Here’s What The French Foreign Minister Said At The End Of His Lebanon Trip

This Is What The French Foreign Minister Said Before Leaving Lebanon

French Foreign Minister Jean-Yves Le Drian concluded his visit to Lebanon with a press conference on Friday in the Pine Residence.

Le Drian started with the affirmation that his country will continue to support the Lebanese people, as it did after the August 4 Beirut explosion.

France has mobilized at the political level, and President Emmanuel Macron, in cooperation with the United Nations, called a meeting of the international [support group for Lebanon] twice, on August 9th and December 2nd, and €250 million were announced,” he said.

“But, after 8 months of stagnation and a blocked horizon, it seems Lebanon needs a real renewal of its political and institutional practices, and the Lebanese society, in its richness and diversity, is present for this and can draw on the democratic pluralism that is its strength.”

Le Drian had met with Lebanese officials and parties on Thursday, notably President Michel Aoun, Speaker of Parliament Nabih Berri, and PM-designate Saad Hariri, after arriving on a mission to push for government formation and attempt to break the political deadlock. He also met with civil society organizations.

“In the face of the disruption practiced by the political forces, I felt the vitality of Lebanese civil society,” he said.

“I listened attentively to representatives of a number of parties and movements who carry projects of different political models, and I have met exceptional Lebanese women involved in amazing citizenship and solidarity projects.”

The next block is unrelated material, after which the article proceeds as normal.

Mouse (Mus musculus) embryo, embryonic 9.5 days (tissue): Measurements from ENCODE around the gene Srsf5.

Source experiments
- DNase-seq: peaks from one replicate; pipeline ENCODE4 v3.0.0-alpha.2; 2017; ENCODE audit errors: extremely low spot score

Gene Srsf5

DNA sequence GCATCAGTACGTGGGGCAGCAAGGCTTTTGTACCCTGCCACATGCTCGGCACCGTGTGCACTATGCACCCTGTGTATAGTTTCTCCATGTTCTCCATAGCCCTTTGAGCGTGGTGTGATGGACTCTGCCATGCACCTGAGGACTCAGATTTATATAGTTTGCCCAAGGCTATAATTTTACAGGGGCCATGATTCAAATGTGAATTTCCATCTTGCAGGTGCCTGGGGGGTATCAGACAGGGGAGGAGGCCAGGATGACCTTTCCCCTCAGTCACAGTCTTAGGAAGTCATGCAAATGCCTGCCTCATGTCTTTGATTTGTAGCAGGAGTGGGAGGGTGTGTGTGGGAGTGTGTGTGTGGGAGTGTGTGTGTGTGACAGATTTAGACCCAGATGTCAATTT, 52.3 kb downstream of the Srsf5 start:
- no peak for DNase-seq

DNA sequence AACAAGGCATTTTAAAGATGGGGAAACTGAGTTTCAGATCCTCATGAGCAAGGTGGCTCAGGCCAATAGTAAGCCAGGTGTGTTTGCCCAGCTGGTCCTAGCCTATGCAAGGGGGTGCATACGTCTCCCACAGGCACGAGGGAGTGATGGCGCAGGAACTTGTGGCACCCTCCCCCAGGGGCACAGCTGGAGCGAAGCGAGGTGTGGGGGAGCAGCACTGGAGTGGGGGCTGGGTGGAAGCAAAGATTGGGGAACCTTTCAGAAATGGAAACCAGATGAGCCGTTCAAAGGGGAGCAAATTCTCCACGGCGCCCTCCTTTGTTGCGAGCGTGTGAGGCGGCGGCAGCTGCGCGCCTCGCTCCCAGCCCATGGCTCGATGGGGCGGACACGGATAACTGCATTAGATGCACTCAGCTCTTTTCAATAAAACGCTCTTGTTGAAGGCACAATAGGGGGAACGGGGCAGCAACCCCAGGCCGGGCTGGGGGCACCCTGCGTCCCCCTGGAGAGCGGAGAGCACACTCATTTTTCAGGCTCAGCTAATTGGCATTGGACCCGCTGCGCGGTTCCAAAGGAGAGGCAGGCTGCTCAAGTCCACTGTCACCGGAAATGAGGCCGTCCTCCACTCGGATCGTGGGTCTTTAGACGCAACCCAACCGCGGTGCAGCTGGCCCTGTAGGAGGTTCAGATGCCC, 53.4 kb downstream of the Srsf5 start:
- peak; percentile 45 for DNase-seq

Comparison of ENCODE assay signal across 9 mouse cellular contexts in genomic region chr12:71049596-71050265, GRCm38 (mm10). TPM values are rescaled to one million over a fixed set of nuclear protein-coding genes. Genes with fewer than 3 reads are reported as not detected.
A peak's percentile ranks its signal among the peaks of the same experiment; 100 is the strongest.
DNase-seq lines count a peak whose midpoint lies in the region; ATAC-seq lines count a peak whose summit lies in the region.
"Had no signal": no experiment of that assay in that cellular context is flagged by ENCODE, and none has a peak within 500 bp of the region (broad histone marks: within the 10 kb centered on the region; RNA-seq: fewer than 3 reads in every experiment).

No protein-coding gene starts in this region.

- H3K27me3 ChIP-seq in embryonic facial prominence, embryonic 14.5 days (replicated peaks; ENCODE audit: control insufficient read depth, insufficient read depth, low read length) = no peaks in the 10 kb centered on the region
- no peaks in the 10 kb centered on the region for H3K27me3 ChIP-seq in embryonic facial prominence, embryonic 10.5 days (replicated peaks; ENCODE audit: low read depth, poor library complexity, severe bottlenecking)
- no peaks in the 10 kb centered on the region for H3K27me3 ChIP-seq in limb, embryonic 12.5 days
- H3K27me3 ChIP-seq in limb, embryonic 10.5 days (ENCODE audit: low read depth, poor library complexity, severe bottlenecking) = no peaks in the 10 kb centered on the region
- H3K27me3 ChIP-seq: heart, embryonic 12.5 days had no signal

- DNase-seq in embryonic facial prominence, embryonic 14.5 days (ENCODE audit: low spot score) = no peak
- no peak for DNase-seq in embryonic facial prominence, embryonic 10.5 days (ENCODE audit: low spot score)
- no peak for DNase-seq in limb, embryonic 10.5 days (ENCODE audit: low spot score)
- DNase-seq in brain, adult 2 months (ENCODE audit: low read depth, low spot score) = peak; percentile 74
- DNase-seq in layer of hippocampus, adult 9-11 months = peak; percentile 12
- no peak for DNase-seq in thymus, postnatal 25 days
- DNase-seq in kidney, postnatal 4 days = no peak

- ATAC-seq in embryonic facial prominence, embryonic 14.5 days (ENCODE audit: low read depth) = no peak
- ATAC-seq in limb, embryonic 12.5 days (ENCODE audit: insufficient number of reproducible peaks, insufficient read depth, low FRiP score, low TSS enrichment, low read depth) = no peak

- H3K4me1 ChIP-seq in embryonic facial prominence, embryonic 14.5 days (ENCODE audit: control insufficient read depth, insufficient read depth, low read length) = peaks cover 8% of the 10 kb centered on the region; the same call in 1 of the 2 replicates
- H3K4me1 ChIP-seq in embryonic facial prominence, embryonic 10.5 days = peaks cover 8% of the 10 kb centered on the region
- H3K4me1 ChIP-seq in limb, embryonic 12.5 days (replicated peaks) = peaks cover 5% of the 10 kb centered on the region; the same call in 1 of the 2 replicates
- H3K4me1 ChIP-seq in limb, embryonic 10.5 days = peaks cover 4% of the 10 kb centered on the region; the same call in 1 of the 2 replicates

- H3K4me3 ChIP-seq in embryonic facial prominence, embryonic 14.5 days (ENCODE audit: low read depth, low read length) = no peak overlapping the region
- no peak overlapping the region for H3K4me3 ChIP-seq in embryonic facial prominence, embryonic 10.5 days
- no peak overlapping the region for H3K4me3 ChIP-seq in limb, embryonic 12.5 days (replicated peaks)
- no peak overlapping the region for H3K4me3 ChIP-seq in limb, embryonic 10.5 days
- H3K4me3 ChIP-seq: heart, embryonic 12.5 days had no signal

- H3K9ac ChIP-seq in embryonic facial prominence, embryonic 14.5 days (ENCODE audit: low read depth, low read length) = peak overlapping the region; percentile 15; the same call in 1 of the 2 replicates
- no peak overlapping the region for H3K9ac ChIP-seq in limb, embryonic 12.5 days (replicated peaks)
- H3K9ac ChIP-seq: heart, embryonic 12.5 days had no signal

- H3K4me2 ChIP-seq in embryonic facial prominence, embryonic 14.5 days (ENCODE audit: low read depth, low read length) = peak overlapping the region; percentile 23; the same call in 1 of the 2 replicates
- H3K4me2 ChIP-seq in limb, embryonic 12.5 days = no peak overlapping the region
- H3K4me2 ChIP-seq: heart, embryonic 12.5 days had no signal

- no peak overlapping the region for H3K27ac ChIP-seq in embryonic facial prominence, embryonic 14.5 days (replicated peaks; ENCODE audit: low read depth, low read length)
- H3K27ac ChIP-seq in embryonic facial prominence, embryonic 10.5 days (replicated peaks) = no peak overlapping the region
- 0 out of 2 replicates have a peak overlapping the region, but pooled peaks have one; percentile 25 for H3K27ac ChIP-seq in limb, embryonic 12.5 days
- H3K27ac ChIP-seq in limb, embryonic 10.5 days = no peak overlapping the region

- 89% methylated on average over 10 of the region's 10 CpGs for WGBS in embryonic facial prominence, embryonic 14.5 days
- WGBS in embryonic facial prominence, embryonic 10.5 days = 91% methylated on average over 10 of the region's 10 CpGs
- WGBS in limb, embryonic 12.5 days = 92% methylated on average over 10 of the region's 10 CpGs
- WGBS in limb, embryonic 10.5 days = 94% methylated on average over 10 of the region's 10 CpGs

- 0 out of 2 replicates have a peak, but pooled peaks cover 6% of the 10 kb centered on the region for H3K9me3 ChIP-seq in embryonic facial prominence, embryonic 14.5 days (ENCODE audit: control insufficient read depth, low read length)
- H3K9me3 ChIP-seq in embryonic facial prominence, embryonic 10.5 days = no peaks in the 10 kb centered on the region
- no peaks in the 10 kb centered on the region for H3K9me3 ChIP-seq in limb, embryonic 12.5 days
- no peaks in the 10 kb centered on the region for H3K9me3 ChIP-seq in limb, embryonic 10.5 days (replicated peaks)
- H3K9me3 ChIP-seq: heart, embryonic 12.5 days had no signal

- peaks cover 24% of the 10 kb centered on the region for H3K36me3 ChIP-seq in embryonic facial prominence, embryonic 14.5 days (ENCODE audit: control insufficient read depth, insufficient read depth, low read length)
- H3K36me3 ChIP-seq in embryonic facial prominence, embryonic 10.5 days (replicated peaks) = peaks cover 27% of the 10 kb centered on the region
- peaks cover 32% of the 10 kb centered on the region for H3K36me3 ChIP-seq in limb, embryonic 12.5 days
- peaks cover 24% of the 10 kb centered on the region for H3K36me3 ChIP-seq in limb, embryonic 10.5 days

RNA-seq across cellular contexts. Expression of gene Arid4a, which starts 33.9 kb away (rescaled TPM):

The official went on to stress that the Lebanese people have “complete independence and sovereignty” to choose what they want for their country, noting that the 2022 parliamentary elections must constitute “an opportunity for a democratic discussion about the future of Lebanon.”

He also stressed the need for Lebanon to exit the political crisis.

On Potential Sanctions

“I noticed that the political actors have not yet assumed their responsibility and have not devoted themselves to working seriously for the sake of the revival of the country,” Le Drian remarked.

“I am here to avoid this kind of mass suicide, and if they do not act responsibly starting today, they must bear the consequences of this failure and the consequences of the denial of the pledges they have made,” he warned.

He said that France has started taking measures to prevent Lebanese officials responsible for the government deadlock and involved in corruption from entering France.

“This is only the beginning,” the official added. “And if the matter continues, these steps will increase in intensity and be generalized, and will be supplemented by pressure tools that the European Union possesses and we have started to think about it.”

He finally stated: “… I conclude my mission with determination to pursue the pressure on officials to honor their pledges and, at the same time, I leave with a bit of optimism when I see the will of these people that are keen to express their strength and pride in determining the fate of Lebanon.”

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